Today is the birthday of Lord Byron (1788-1824), well-known, of course, as an English poet, but less so as a student of Armenian. Many of us know
She walks in beauty like the night
Of cloudless climes and starry skies
And all that’s best of dark and bright
Meet in her aspect and her eyes
but far fewer know of his efforts to learn Armenian. I first learned of the latter from a quotation at the beginning of Matthias Bedrossian’s New Dictionary, Armenian-English (Venice, 1875-1879, p. x). But we have more evidence, still directly from Byron himself, in the form of the posthumously appearing Lord Byron’s Armenian Exercises and Poetry (Venice, 1870), including letters, translation from Armenian into English (“to exercise himself in the arm. language”, 21), and a selection of Byron’s poetry with Armenian translation. The Armenian-English translations are from an “Armenian history”, something by Nerses Lambronac’i, and 3 Corinthians. The history is not further identified in the text, but it turns out to be that of Movsēs Xorenac’i, book 1, chs. 8-9, save the last two paragraphs, a discovery relatively easy to make thanks to the TITUS text database. The whole volume is beautifully typeset with Armenian and English pages facing each other.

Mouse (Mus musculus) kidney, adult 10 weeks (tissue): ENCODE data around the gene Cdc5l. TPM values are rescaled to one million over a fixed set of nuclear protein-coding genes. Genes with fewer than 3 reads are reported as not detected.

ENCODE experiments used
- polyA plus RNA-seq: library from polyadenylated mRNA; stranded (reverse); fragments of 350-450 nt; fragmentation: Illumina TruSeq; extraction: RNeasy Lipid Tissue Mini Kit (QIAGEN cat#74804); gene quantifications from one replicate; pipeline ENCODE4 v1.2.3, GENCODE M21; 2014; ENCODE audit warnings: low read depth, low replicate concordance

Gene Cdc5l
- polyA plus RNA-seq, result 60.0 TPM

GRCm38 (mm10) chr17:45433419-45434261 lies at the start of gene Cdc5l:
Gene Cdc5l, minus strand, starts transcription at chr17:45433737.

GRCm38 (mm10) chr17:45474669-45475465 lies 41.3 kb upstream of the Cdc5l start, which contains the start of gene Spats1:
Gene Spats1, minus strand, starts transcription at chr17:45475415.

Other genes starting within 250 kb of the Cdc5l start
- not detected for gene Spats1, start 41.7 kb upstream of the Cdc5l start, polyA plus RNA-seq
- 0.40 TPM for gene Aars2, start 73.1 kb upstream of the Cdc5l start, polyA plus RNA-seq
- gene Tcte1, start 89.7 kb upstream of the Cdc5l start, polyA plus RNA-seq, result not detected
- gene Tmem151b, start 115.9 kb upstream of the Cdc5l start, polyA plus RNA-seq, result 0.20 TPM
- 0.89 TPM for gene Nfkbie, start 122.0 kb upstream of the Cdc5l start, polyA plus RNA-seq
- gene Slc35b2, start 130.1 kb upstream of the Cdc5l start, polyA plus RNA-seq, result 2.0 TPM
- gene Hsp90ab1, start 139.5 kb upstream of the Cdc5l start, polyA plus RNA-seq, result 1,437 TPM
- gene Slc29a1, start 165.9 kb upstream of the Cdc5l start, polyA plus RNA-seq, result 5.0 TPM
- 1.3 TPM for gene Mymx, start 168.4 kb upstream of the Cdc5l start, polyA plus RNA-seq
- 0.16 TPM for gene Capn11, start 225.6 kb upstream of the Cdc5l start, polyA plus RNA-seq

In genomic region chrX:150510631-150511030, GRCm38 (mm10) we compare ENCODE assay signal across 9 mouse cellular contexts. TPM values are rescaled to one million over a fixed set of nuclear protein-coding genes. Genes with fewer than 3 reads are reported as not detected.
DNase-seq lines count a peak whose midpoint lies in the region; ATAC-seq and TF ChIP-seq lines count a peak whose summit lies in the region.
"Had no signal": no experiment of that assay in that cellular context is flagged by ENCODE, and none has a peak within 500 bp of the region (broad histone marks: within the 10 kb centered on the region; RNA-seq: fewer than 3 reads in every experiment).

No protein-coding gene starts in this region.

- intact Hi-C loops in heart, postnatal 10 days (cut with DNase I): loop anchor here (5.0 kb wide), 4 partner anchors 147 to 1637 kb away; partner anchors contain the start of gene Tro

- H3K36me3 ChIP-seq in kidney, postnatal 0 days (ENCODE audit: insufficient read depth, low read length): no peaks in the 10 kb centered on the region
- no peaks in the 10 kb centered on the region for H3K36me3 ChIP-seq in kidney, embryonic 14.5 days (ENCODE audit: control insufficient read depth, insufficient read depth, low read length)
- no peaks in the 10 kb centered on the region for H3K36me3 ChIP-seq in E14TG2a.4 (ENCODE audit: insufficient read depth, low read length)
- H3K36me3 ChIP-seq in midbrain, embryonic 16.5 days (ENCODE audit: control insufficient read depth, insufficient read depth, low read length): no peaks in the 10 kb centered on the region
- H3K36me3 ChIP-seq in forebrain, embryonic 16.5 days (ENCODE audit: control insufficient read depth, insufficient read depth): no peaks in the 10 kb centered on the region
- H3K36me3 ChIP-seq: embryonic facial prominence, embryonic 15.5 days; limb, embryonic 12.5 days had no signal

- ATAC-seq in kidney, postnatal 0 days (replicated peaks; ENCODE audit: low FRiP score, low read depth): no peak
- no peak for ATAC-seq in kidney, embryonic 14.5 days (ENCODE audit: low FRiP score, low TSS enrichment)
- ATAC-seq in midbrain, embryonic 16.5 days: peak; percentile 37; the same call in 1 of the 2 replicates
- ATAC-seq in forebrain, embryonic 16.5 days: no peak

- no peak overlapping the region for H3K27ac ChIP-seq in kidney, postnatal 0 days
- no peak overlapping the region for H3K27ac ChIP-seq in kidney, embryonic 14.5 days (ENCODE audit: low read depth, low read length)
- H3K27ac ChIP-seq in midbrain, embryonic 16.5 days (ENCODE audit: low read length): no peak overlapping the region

Byron arrived in Venice in 1816 and found himself impressed with the monastery San Lazzaro degli Armeni “which appears to unite all the advantages of the monastic institution, without any of its vices” (4). There he studied Armenian. From a letter of Dec. 5, 1816 (10-13):
By way of divertisement, I am studying daily, at an Armenian monastery, the Armenian language. I found that my mind wanted something craggy to break upon; and this — as the most difficult thing I could discover here for an amusement — I have chosen, to torture me into attention. It is a rich language, however, and would amply repay any one the trouble of learning it. I try, and shall go on; — but I answer for nothing, least of all for my intentions or my success. There are some very curious Mss. in the monastery, as well as books; translations also from Greek originals, now lost, and from Persian and Syriac etc.; besides works of their own people.
And in a letter of the previous day (14-17), he says:
I wrote to you at some length last week, and have little to add, except that I have begun, and am proceeding in a study of the Armenian language, which I acquire, as well as I can, at the Armenian convent, where I go every day to take lessons of a learned friar, and have gained some singular and not useless information with regard to the literature and customs of that oriental people. They have an establishment here — a church and convent of ninety monks, very learned and accomplished men, some of them. They have also a press, and make great efforts for the enlightening of their nation. I find the languages (which is twin, the literal and the vulgar) difficult, but not invincible (at least I hope not). I shall go on. I found it necessary to twist my mind round some severer study, and this, as being the hardest I could devise here, will
be a file for the serpent.
So while we may recite some Byron in English today, we can commemorate him, too, by studying Armenian, and by persevering: “I shall go on,” he says, and “I try, and shall go on; — but I answer for nothing, least of all for my intentions or my success.”